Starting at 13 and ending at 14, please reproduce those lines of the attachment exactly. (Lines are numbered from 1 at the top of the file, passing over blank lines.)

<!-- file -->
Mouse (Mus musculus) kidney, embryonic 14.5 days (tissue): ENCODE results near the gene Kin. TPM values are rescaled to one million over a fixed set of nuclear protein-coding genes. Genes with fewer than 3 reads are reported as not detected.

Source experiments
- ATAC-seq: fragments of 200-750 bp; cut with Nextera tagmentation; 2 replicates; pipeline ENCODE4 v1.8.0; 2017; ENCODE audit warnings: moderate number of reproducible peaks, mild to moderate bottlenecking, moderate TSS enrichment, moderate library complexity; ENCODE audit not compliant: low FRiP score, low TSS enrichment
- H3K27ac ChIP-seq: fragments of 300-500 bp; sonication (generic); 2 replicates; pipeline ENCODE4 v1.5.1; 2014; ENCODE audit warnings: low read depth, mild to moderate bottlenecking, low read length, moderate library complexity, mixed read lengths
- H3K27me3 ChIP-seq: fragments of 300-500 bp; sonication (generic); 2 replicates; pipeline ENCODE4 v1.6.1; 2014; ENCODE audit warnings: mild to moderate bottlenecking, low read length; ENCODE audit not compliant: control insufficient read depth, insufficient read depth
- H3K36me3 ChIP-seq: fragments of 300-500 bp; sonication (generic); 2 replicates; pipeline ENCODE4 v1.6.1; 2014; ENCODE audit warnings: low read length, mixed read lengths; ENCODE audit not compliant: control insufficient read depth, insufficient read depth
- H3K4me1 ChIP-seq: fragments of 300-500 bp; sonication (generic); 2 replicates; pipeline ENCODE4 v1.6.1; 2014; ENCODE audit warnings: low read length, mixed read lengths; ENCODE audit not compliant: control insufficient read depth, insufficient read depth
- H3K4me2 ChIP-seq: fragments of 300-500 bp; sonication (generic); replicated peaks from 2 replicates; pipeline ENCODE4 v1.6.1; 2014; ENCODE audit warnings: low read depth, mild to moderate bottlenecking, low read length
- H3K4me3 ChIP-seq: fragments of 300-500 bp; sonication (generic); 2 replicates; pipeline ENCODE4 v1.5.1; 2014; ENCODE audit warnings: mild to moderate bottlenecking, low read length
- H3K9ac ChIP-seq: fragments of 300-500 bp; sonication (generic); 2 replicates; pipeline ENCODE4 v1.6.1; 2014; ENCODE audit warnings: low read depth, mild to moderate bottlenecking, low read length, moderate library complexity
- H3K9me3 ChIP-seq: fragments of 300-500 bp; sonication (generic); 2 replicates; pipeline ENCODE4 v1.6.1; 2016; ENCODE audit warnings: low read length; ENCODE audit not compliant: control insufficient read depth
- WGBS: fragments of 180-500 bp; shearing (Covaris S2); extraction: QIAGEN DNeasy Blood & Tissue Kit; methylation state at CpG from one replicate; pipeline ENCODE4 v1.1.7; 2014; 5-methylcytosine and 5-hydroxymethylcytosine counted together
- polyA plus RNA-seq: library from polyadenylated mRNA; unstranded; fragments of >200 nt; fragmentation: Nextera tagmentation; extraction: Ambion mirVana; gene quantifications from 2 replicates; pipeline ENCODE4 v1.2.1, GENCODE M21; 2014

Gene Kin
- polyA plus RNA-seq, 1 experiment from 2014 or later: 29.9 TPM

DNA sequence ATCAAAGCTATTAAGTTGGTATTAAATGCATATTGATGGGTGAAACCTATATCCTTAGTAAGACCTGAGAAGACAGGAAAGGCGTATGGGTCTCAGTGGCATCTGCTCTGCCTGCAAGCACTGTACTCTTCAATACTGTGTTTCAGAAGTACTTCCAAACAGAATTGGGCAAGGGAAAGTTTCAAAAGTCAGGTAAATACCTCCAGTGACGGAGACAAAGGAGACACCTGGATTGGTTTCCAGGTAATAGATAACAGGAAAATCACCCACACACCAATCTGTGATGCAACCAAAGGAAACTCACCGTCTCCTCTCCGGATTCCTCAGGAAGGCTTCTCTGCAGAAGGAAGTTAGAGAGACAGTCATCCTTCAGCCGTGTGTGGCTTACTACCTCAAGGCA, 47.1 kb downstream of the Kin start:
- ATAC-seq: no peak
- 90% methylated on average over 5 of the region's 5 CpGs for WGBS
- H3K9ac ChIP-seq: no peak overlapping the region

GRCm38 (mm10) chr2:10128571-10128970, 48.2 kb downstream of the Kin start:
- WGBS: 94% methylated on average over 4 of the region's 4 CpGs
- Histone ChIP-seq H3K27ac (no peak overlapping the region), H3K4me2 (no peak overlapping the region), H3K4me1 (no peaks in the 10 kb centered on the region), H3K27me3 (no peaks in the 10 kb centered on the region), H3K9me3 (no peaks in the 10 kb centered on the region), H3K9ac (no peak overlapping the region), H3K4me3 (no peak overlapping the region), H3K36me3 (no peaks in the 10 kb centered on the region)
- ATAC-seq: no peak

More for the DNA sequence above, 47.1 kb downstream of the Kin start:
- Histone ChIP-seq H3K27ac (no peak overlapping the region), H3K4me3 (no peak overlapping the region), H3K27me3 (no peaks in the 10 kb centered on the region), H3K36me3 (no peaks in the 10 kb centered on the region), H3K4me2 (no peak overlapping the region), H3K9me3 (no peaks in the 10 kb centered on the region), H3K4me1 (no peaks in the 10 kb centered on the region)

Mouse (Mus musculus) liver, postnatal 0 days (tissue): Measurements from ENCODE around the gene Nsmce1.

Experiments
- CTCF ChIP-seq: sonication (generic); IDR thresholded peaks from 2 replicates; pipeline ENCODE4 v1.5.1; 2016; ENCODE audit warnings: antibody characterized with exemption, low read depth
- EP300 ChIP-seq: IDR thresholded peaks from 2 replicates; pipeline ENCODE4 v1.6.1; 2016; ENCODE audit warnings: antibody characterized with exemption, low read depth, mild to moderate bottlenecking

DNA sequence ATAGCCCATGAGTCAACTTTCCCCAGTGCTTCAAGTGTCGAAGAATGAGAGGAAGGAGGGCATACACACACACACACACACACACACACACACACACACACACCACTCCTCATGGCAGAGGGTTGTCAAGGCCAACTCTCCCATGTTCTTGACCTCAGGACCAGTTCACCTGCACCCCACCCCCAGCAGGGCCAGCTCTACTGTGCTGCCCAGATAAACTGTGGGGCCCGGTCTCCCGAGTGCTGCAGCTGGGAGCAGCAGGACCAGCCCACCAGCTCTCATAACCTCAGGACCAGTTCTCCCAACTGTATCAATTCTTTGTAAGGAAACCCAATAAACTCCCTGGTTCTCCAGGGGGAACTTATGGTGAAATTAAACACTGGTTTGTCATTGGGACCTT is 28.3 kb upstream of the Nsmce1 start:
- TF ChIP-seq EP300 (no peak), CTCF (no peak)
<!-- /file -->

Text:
- polyA plus RNA-seq: library from polyadenylated mRNA; unstranded; fragments of >200 nt; fragmentation: Nextera tagmentation; extraction: Ambion mirVana; gene quantifications from 2 replicates; pipeline ENCODE4 v1.2.1, GENCODE M21; 2014

Gene Kin